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German Hand & Rifle Grenades
Bulletin No. 59, March 7, 1944
[DISCLAIMER: The following text is taken from a U.S. wartime publication on enemy ordnance. As with all wartime material, the text may be incomplete or inaccurate. No attempt has been made to update or correct the original contents. Any views or opinions expressed do not necessarily represent those of the website.]

37-mm. H.E. Anti-Tank Stick Grenade


Overall length       29-1/8 inches.
Length of stick16-7/16 inches.
Length of body12-1/4 inches.
Total weight10 lbs. 12 oz.
Weight of filler5 lbs. 5 oz.
Explosive fillerDinitro anoline with T.N.T.
Base FuzeBd.Z. 5130.
Point FuzeA.Z. 5075.


The complete round, which is made up of the hollow charge stick grenade and the propellant, is fired from the 3.7 cm. P.A.K. gun.

The stick grenade has a steel rod which fits into the bore, and a concentric perforated sleeve which fits around the barrel of the gun. A pressed steel cap forms the nose of the grenade giving it the required standoff distance. The hollow charge is at the rear of the steel cone and consists of two blocks of dinitro anoline with T.N.T. Two detonators are set in the base of the grenade, one facing in each direction. A nose fuze of the instantaneous percussion type and a tail fuze also instantaneous are present.

The steel rod which fits into the bore of the gun is a hollow tube closed at the base end. The base fuze is a percussion type fuze very sensitive to shock. It is armed by setback which releases a spring loaded detent allowing a steel ball to move away from the striker. Upon impact the striker moves forward against the action of a very weak creep spring.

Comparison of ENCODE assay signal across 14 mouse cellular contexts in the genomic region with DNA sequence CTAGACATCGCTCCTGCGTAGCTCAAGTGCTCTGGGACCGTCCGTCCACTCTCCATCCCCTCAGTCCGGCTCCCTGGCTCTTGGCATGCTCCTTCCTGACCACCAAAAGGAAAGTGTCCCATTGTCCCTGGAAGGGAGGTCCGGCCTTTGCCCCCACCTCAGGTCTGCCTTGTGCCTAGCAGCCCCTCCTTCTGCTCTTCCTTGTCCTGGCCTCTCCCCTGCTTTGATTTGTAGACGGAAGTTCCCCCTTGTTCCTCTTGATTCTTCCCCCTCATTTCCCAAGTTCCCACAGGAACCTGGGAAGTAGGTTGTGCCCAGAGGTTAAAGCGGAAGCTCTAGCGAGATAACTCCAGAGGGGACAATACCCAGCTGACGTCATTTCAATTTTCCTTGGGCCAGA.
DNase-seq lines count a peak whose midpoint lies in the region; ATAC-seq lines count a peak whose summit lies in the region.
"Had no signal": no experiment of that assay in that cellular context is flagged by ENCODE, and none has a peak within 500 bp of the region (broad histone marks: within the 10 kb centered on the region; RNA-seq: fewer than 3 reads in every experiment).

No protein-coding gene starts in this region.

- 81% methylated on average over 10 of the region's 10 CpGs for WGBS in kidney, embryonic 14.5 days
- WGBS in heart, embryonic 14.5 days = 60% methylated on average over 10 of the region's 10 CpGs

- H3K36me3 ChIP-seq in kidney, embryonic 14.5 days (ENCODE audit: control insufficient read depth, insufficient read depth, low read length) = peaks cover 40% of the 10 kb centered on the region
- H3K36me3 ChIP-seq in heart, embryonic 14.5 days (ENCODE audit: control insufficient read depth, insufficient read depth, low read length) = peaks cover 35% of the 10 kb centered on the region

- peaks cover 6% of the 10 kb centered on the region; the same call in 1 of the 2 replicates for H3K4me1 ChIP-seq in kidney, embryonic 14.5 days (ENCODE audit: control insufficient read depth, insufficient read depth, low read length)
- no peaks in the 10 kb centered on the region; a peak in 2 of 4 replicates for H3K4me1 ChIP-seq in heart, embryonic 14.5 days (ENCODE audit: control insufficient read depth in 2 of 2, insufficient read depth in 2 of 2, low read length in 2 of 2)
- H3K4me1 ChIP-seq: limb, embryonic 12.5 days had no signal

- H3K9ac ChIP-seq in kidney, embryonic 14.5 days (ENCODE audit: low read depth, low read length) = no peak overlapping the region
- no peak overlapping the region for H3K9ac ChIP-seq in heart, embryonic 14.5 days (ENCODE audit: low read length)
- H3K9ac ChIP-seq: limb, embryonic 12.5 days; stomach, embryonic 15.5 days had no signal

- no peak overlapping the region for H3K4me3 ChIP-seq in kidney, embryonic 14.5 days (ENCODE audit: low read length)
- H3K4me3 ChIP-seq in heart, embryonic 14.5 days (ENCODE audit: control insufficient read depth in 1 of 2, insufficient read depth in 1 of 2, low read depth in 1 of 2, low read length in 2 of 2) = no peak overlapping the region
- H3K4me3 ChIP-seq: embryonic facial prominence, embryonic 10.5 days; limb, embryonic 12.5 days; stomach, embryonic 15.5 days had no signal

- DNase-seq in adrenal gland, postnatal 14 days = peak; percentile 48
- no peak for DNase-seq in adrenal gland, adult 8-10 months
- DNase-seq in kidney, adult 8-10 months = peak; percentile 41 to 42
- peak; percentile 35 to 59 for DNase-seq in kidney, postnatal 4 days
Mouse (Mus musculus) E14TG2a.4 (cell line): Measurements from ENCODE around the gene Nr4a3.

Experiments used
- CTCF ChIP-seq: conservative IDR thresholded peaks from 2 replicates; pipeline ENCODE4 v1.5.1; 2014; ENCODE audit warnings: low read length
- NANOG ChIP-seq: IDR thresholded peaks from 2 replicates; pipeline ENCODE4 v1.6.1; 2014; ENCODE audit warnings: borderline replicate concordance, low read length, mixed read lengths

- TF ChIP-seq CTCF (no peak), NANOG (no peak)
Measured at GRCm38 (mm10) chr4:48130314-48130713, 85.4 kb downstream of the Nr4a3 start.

The nose fuze consists of a striker held away from the primer by a creep spring and a coiled spring. Around the coiled spring is an inertia pellet resting on four fingers of a stirrup spring fixed in the bites of a stirrup spring retainer. The inertia pellet has a groove cut around its internal circumference.

Two detonators are located in the base of the main charge. One detonator faces toward the nose fuze to receive the flash from there, and the other detonator faces the tail fuze to receive its flash.

The propelling charge is contained in a steel cartridge case. The charge consists of diethylene glycol dinitrate tubular stick powder with an igniting charge of nitrocellulose granular powder, and a percussion type primer consisting of mercury fulminate and black powder.


On discharge the inertia pellet of the nose fuze is driven downwards and the ends of the stirrup spring are forced into the grooves of the inertia pellet thus holding it down. The clock spring is now held in position by the collar of the striker pin and the stirrup spring retainer. On deceleration the clock spring flies outward, assisted by centrifugal force, into the recess in the fuze body. At the same time the base fuse is being armed. In the event of direct impact the nose fuze will function the grenade, but in the event of graze action, the base fuze will function the grenade.

[German 37-mm Antitank Hollow-Charge Stick Grenade]


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